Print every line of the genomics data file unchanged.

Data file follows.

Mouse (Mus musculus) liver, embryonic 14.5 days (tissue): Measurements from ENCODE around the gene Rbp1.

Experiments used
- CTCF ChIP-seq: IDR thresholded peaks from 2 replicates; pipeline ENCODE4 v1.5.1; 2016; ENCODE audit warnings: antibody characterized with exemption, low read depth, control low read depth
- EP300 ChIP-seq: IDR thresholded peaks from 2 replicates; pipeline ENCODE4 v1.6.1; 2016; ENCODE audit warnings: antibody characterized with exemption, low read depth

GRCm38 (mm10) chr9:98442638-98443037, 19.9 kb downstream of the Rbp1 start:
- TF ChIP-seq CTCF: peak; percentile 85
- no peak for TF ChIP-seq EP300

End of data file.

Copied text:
Mouse (Mus musculus) liver, embryonic 14.5 days (tissue): Measurements from ENCODE around the gene Rbp1.

Experiments used
- CTCF ChIP-seq: IDR thresholded peaks from 2 replicates; pipeline ENCODE4 v1.5.1; 2016; ENCODE audit warnings: antibody characterized with exemption, low read depth, control low read depth
- EP300 ChIP-seq: IDR thresholded peaks from 2 replicates; pipeline ENCODE4 v1.6.1; 2016; ENCODE audit warnings: antibody characterized with exemption, low read depth

GRCm38 (mm10) chr9:98442638-98443037, 19.9 kb downstream of the Rbp1 start:
- TF ChIP-seq CTCF: peak; percentile 85
- no peak for TF ChIP-seq EP300